Prosecuting Evil (2018) **** Canada Now 2019

Dir/Wri.: Barry Avrich; Documentary with Ben Ferencz; Canada 2018, 83 min.

Best known for his Shakespeare adaptations, Barry Avrich turns his camera to his Jewish heritage with this moving portrait of international lawyer Ben Ferencz, who worked tirelessly to bring justice to those who had suffered because of their faith. As prosecutor for the first Nuremberg Trials, and Chief Prosecutor for the Einsatzgruppen Trials after WWII in Germany, Ferencz later worked on the establishment of The International Court of Justice in De Haag in 2007.

Ferencz was born in 1920 in Transylvania, which changed hands between Romania and Hungary during the post-war period. Because of rising Anti-Semitism, his parents emigrated to the USA where he grew up in Hells Kitchen, a poor district of New York. His school grades enabled him to gain scholarships at High School and later Harvard, where he studied law. He was recruited very late into the Army, and was sent to General Patton’s HQ, and later the War Crimes Department. Returning to the USA in his late twenties, he found himself being recruited by Telford Taylor as one of prosecutors for the Nuremberg Trials. Afterwards, Taylor appointed him as a successor to Robert H. Jackson, as Chief Prosecutor for the Einsatzgruppen Trial in 1947/48. 

The Einsatzgruppen were a special SS unit who often worked with the regular German Army to murdering Jews, Roma, and communists – they were basically a group of killers and never encountered armed resistance, murdering only civilians. Otto Ohlendorf, leader of Einsatzgruppe D, which operated in Ukraine and the Crimea, was one of 24 defendants, of whom 13 were sentenced to death.

The defendants were highly educated. One of them, Otto Rasch, leader of Einsatzgruppe C, had a double doctorate. Ohlendorf was an economist and worked with Ludwig Erhardt (later ‘Father of the West German Economic miracle’ and Chancellor in the 1960s) in the SS economic department, planning for the future of National Socialism after the war.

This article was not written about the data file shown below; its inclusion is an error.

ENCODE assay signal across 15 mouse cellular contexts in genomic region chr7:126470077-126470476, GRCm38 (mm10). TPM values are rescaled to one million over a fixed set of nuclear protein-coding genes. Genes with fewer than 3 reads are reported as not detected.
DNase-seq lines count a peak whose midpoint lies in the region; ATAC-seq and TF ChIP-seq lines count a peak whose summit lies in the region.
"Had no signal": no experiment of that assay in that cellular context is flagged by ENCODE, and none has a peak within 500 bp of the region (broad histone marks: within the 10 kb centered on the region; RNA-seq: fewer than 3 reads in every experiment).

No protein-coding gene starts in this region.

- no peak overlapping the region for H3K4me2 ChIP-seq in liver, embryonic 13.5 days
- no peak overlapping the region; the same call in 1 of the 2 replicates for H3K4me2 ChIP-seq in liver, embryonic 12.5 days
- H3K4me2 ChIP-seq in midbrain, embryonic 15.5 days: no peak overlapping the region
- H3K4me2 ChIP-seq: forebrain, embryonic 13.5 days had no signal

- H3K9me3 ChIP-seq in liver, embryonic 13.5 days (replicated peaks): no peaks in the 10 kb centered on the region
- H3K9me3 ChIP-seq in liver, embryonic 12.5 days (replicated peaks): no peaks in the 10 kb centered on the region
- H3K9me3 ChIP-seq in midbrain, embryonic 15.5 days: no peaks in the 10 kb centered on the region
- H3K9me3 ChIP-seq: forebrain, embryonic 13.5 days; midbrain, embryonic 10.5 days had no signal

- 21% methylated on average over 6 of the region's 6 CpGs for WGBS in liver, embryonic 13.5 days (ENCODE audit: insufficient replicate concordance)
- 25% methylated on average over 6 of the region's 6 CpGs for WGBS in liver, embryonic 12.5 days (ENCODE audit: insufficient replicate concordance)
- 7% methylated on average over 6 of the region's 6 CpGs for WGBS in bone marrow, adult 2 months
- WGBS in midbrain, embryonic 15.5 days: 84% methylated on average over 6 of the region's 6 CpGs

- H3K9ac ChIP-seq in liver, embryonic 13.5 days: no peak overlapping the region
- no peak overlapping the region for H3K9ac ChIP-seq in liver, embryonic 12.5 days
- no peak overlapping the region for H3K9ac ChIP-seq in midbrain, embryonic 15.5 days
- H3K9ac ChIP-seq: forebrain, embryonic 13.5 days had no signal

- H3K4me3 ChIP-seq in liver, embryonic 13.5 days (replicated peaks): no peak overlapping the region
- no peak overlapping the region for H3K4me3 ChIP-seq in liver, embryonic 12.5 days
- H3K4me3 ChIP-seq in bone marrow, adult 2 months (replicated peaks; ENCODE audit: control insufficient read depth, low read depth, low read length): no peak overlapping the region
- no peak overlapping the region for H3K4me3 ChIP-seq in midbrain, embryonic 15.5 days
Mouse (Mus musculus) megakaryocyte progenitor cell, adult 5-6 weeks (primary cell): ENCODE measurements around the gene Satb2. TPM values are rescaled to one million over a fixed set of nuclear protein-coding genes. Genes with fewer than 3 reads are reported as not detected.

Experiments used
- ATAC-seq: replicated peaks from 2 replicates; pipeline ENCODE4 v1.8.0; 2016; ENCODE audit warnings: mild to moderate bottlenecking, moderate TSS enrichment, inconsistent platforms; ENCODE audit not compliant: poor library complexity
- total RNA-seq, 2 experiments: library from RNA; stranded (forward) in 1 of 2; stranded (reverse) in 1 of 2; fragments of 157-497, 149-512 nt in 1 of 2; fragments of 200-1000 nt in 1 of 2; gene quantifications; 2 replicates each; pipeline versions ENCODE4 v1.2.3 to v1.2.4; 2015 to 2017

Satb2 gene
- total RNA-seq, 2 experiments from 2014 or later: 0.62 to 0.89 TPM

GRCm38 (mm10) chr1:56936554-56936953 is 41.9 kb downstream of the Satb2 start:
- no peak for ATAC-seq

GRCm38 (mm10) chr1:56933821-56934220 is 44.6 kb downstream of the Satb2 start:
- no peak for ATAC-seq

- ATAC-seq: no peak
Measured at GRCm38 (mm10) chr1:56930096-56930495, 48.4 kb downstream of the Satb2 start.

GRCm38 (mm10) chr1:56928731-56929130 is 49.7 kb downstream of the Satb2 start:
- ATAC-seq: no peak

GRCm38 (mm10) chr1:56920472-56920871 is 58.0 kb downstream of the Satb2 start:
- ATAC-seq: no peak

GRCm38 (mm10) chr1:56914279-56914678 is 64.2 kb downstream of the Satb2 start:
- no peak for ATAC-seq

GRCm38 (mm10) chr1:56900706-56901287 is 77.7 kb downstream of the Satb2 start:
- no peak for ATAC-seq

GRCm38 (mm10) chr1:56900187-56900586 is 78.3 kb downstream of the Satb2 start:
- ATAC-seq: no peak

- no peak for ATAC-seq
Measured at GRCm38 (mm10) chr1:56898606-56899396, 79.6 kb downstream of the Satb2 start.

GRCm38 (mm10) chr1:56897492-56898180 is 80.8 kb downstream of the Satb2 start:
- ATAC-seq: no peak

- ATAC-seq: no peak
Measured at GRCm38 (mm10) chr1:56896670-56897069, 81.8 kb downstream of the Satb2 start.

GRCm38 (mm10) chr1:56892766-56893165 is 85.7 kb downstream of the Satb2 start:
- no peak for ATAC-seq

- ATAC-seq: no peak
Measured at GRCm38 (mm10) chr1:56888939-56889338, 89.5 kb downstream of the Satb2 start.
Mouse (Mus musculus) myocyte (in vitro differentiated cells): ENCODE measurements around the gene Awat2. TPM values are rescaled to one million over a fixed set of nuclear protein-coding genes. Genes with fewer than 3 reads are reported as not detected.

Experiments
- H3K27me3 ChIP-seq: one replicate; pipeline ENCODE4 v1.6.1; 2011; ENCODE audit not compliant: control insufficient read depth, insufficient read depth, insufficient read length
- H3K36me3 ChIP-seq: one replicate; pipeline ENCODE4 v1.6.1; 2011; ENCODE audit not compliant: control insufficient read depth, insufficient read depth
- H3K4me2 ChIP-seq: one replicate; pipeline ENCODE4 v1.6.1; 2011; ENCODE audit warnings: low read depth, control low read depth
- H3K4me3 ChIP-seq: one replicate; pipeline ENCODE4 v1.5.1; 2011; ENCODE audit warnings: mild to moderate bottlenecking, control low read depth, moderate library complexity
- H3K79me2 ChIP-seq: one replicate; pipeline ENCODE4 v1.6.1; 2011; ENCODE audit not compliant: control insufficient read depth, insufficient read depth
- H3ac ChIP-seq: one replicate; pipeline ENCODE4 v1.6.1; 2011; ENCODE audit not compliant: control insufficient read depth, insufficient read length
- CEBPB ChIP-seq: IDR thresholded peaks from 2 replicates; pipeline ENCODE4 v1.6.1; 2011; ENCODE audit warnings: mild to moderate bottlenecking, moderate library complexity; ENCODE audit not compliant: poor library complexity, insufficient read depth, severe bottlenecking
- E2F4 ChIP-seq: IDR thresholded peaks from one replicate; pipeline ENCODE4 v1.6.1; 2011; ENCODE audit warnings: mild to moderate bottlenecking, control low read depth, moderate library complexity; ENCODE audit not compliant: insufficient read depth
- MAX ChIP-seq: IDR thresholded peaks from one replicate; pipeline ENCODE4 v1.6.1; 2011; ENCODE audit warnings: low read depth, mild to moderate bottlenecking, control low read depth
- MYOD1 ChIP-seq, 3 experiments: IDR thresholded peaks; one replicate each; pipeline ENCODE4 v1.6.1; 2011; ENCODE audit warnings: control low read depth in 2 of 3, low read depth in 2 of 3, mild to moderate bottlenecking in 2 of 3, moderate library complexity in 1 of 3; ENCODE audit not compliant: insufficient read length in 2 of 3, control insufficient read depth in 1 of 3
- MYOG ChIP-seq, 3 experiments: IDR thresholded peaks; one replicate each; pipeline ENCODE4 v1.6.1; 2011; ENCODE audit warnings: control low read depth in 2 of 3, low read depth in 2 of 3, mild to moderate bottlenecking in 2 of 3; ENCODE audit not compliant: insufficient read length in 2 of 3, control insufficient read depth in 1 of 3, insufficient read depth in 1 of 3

During the trial, he claimed self-defence stating his prosecutors knew nothing about the threat the Soviet Union and Jews posed for Germany. He vowed that Jews would suffer in the US if he and his co-defendants were convicted. Ohlendorf also insisted, “that he would do it all over again, even killing my sister, if I had to.” Ohlendorf, like his boss Heinrich Himmler, saw himself as decent and humanitarian. He told the court about his advice to the Einsatzgruppen when dealing with a mother holding her baby: “Do shoot the baby, this way the mother will also be killed, this is much more human”. Ferencz had to admit that Ohlendorf was quiet a gentleman – apart from being a mass murderer.

Ferencz stayed on in Germany after the Nuremberg Trials and with Kurt May he set up a reparation and rehabilitation programme for victims of the Nazis, later helping to establish the reparation agreement between Israel and Germany, and the German restitution law in 1953. He returned to the USA in 1956, and worked in partnership with Telford Taylor.

But the fight to help and set up an International Court of Justice took him until 2002. Unfortunately, neither the USA, Russia, India, Pakistan, Israel and most of the Arab countries, are not part of the 120 nations, who have signed up to the genocide laws. Therefore, so Ferencz, at the age of 99 still as busy as ever, fights to convince the international community to sign up, because “War makes mass murderers out of otherwise decent people. And I have seen it again and again.” 

This documentary is the portrait of one of the giants in the history of law, a true humanitarian who helped to pave the way for an international law, which needs more signatories at a time when wars seem to multiply. AS